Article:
Sunday, December 8, 2019
The Curse of the Living Corpse (Del Tenney, 1964)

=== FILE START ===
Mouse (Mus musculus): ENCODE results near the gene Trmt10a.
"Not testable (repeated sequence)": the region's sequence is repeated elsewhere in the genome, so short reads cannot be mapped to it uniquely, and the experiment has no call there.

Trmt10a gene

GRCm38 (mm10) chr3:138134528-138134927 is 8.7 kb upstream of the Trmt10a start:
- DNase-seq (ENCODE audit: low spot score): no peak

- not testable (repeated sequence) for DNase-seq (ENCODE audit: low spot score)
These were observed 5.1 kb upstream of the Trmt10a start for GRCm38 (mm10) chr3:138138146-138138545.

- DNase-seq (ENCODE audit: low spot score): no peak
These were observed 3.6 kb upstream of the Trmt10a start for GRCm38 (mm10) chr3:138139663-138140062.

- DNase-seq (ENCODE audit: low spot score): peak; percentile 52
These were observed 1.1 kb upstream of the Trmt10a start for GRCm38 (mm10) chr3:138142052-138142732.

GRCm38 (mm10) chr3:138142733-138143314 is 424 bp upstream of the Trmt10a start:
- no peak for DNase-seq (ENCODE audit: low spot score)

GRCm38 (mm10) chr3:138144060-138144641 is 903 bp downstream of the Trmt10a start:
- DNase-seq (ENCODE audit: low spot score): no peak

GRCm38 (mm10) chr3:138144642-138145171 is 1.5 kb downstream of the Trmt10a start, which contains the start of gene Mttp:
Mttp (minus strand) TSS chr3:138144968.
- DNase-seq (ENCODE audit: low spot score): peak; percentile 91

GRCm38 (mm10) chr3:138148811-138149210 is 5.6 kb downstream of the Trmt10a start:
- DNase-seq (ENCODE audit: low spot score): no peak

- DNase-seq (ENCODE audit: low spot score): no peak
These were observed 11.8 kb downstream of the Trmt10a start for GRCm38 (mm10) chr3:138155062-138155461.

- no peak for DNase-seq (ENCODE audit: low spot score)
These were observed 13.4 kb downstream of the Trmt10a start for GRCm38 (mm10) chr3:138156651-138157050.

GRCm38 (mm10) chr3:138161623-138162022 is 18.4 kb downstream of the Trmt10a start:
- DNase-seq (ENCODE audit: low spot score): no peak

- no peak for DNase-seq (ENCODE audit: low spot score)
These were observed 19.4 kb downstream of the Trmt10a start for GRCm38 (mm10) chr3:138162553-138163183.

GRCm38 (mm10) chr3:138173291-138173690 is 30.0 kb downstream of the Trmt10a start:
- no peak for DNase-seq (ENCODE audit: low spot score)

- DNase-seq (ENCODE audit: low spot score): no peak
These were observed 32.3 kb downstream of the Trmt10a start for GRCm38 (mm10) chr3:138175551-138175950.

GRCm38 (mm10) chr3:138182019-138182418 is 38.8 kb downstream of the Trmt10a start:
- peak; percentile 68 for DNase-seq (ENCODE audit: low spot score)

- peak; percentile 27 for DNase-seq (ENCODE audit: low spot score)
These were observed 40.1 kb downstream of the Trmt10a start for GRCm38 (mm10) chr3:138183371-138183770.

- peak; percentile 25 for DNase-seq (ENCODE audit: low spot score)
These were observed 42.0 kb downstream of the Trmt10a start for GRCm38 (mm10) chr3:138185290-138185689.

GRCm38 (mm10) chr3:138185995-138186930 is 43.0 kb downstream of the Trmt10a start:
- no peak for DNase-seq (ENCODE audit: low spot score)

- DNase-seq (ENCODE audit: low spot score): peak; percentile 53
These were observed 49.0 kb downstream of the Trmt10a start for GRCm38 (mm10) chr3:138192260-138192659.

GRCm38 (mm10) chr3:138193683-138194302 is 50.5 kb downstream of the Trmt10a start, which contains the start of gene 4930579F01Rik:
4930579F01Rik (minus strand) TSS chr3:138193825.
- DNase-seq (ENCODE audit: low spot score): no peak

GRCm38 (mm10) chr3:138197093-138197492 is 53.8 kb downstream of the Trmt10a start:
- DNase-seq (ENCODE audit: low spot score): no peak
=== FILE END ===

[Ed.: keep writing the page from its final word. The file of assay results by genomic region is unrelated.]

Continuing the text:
Fifteen months later, I am back and hopefully better than ever. The Curse of the Living Corpse is the third film I've seen by Del Tenney, and without a doubt the best. The Horror of Party Beach was marred by lame comedy and a goofy-looking monster, although some great songs by the Del-Aires did help redeem it a smidgen, and I Eat Your Skin was a pre-Romero zombie story released six years after it was made on a double bill with the more entertaining I Drink Your Blood. Eventually, I'm gonna try to see Tenney's fourth and final film, Descendant, starring Jeremy London (T.S. Quint in Mallrats), Katherine Heigl, and William Katt. This film is a murder mystery that, while not innovative, is well-acted and enjoyable. Roy Scheider in particular turns in a great performance as the dry-witted drunk Philip, showing all the signs of future stardom. Candace Hilligoss isn't given as juicy a role as Mary Henry in her most famous film, but she acquits herself well nonetheless. With the exception of Abigail and Robert, none of the members of Rufus Sinclair's family (especially Clark Gable lookalike Bruce) are very sympathetic, and their deaths are no great losses, although it's worth wondering how much Rufus' undesirable traits, often referenced by the characters, rubbed off on them. Tenney himself plays the titular Living Corpse, clad in a hat, cloak, and scarf a la the Shadow. The Cross and the Switchblade's Paul Haney and Captain Video and His Video Rangers' George Cotton play passable comic relief Constables. The music by George Burt and Wilford L. Holcombe is nicely atmospheric, and Richard Hilliard's cinematography is another strong point of the film. Fans of mysteries may or may not get a kick out of some of the classic tropes used, including the killer peeking through the eyeholes of Rufus Sinclair's portrait at his widow. If you want to see Del Tenney at his best, head over to Amazon Prime and check it out!